On 24 January 2013, orphan designation (EU/3/12/1093) was granted by the European Commission to Idis Ltd, United Kingdom, for 1,2:5,6-dianhydrogalactitol for the treatment of glioma.
- What is glioma?
Glioma is a type of brain tumour that affects the ‘glial’ cells (the cells that surround and support the nerve cells). Patients with glioma can have severe symptoms, but the types of symptoms experienced depend on where the tumour develops in the brain.
Symptoms can include headaches, nausea (feeling sick), loss of appetite, vomiting, and changes in personality, mood, mental capacity and concentration. About a fifth of patients with glioma have seizures (fits) for months or years before the disease is diagnosed.
Glioma is a long-term debilitating and life-threatening disease because of the severe damage to the brain, and is associated with poor long-term survival.
- What is the estimated number of patients affected by the condition?
At the time of designation, glioma affected approximately 2.2 in 10,000 people in the European Union (EU). This was equivalent to a total of around 112,000 people*, and is below the ceiling for orphan designation, which is 5 people in 10,000. This is based on the information provided by the sponsor and the knowledge of the Committee for Orphan Medicinal Products (COMP).
*Disclaimer: For the purpose of the designation, the number of patients affected by the condition is estimated and assessed on the basis of data from the European Union (EU 27), Norway, Iceland and Liechtenstein. This represents a population of 509,000,000 (Eurostat 2013).
- What treatments are available?
At the time of designation, several medicines were authorised for the treatment of glioma in the EU. Treatments for glioma included surgery, radiotherapy (treatment with radiation), and chemotherapy (medicines to treat cancer) to improve survival. Patients also received treatments for the symptoms of glioma, including corticosteroids to reduce pressure within the skull and medicines to prevent seizures.
The sponsor has provided sufficient information to show that 1,2:5,6-dianhydrogalactitol might be of significant benefit for patients with glioma because early studies show that it might improve the treatment of patients with this condition. This assumption will need to be confirmed at the time of marketing authorisation, in order to maintain the orphan status.
- How is this medicine expected to work?
1,2:5,6-Dianhydrogalactitol is a small molecule that can easily cross the blood-brain barrier that separates the blood from the brain tissue. It is expected to work as an ‘alkylating agent’. This means that it attaches a chemical group called an ‘alkyl’ group to DNA of cells while they are reproducing. This damages the DNA and in turn disrupts cell division. As a result, the tumour cells in the brain cannot reproduce, and this slows down the growth of the glioma.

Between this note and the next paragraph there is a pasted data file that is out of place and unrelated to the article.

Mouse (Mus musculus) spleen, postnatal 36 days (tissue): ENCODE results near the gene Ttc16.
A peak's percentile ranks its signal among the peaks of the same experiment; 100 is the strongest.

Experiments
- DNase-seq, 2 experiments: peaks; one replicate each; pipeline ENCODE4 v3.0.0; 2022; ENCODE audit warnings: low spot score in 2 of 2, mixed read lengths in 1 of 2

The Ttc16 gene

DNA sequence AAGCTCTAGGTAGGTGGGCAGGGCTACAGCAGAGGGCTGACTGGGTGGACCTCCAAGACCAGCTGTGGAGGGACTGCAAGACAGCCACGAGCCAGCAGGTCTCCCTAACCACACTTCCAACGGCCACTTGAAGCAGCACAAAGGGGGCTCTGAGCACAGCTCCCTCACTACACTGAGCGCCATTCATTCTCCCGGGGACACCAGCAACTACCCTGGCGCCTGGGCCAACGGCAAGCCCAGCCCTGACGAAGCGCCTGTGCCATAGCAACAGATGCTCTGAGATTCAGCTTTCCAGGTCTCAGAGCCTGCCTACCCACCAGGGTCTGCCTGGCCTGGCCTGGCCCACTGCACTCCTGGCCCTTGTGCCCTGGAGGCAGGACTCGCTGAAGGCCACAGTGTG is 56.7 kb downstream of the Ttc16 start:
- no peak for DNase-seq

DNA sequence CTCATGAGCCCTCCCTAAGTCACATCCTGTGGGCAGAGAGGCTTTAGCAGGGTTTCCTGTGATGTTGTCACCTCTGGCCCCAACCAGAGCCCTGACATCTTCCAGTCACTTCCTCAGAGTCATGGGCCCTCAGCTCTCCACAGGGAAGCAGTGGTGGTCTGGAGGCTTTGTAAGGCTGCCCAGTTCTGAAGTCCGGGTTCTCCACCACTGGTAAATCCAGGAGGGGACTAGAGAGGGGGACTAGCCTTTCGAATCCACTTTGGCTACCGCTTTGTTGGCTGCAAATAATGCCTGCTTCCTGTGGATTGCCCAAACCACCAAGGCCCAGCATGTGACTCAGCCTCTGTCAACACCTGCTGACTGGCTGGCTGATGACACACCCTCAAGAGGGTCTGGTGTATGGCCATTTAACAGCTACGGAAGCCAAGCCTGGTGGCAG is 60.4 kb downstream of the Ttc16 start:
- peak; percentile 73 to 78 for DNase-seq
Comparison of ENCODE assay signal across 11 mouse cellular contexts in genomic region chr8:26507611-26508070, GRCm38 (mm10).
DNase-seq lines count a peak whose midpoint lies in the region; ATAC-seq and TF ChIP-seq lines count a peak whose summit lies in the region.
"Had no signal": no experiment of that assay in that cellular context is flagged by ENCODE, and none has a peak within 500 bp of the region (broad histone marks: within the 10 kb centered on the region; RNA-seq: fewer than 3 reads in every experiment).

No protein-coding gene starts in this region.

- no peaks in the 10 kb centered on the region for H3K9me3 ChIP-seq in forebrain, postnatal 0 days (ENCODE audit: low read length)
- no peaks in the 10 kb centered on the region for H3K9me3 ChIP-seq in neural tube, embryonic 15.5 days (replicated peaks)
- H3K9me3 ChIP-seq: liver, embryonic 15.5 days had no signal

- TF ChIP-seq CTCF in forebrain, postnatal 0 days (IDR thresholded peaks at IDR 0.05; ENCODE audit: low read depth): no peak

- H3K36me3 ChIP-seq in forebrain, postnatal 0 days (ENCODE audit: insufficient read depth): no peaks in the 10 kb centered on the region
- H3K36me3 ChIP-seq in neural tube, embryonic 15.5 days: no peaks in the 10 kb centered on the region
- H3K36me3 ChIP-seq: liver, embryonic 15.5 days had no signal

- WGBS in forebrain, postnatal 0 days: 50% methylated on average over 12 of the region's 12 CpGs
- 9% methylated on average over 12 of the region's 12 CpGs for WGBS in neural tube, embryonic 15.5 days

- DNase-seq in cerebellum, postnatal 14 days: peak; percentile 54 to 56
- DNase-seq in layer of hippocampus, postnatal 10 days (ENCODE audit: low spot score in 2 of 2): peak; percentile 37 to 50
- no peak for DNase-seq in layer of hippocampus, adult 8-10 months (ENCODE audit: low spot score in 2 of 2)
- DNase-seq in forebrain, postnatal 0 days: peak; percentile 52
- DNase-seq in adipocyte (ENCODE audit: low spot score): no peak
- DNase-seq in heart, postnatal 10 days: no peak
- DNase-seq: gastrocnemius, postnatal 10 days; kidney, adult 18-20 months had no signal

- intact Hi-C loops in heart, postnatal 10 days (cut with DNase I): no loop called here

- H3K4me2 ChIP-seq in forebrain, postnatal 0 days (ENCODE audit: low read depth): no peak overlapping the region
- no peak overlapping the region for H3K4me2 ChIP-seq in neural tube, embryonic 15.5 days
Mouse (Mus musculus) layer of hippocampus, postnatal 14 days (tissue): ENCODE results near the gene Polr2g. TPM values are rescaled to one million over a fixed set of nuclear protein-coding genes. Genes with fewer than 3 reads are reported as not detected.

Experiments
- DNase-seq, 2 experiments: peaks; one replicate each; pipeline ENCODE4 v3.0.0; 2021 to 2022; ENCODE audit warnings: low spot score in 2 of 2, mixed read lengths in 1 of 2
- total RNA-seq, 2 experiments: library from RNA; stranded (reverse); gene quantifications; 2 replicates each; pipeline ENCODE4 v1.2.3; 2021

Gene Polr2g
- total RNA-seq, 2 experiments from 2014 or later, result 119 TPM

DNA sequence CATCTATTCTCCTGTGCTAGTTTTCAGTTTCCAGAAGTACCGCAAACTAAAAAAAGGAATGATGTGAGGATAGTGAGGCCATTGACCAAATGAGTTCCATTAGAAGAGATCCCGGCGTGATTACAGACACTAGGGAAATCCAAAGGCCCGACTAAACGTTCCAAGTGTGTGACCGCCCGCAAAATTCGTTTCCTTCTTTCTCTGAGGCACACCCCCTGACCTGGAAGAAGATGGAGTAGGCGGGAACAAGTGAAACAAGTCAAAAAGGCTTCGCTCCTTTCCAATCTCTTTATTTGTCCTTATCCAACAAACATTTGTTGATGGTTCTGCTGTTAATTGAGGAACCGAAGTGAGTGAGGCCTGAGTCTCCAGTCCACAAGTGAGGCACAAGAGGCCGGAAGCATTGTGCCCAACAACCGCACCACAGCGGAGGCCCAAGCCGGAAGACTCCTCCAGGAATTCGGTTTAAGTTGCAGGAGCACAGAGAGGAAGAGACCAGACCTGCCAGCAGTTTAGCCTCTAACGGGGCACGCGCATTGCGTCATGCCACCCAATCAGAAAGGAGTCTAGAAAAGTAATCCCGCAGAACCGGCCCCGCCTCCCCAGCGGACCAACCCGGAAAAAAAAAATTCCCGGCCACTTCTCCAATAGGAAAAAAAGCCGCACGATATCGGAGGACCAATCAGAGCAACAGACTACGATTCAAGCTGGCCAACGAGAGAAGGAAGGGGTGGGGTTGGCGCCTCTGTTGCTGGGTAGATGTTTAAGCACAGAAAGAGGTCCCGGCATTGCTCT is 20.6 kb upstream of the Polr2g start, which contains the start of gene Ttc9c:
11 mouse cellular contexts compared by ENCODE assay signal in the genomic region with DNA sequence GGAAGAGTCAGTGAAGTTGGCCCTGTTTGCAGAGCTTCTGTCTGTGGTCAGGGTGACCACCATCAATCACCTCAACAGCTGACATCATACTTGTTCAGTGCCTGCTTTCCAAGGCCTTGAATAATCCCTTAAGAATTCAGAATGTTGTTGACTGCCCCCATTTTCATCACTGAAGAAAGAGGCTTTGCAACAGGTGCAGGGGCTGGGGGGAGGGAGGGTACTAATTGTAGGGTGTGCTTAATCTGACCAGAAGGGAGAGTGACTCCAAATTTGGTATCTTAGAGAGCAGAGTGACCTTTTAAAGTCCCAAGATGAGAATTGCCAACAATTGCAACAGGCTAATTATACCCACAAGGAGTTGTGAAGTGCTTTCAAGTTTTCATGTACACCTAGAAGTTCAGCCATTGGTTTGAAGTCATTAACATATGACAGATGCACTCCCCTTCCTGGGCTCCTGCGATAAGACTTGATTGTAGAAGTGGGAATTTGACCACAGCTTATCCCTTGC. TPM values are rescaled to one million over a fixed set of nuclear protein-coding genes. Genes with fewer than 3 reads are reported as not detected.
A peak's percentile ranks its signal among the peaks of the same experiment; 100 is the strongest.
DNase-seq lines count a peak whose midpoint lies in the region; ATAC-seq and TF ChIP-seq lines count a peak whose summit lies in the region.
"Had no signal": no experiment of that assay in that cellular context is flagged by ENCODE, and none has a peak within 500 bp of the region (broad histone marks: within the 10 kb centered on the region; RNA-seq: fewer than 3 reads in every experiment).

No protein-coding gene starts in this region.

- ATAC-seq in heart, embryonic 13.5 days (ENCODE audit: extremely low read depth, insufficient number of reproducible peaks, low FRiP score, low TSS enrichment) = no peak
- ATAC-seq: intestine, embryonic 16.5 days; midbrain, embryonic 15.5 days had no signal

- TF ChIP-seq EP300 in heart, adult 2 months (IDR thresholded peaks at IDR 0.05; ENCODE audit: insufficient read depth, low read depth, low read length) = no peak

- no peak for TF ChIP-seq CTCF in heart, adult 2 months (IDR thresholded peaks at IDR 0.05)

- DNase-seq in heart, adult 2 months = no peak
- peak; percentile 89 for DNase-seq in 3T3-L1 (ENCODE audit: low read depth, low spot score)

- What is the stage of development of this medicine?
The effects of 1,2:5,6-dianhydrogalactitol have been evaluated in experimental models.
At the time of submission of the application for orphan designation, clinical trials with 1,2:5,6-dianhydrogalactitol in patients with glioma were ongoing.
At the time of submission, 1,2:5,6-dianhydrogalactitol was not authorised anywhere in the EU for glioma.
Orphan designation of 1,2:5,6-dianhydrogalactitol had been granted in the United States for this condition.
In accordance with Regulation (EC) No 141/2000 of 16 December 1999, the COMP adopted a positive opinion on 6 December 2012 recommending the granting of this designation.
- Opinions on orphan medicinal product designations are based on the following three criteria
- the seriousness of the condition;
- the existence of alternative methods of diagnosis, prevention or treatment;
- either the rarity of the condition (affecting not more than 5 in 10,000 people in the EU) or insufficient returns on investment.
Designated orphan medicinal products are products that are still under investigation and are considered for orphan designation on the basis of potential activity. An orphan designation is not a marketing authorisation. As a consequence, demonstration of quality, safety and efficacy is necessary before a product can be granted a marketing authorisation.
|Name||Language||First published||Last updated|
|EU/3/12/1093: Public summary of opinion on orphan designation: 1,2:5,6-Dianhydrogalactitol for the treatment of glioma||(English only)||01/03/2013|
|Disease/condition||Treatment of glioma|
|Date of decision||24/01/2013|
|Orphan decision number||EU/3/12/1093|
Review of designation
The Committee for Orphan Medicinal Products reviews the orphan designation of a product if it is approved for marketing authorisation.
Sponsor’s contact details
Weybridge KT13 8DB
Tel. +44 (0)1932 824000
Fax +44 (0)1932 824200
For contact details of patients’ organisations whose activities are targeted at rare diseases, see:
- Orphanet, a database containing information on rare diseases which includes a directory of patients’ organisations registered in Europe;
- European Organisation for Rare Diseases (EURORDIS), a non-governmental alliance of patient organisations and individuals active in the field of rare diseases.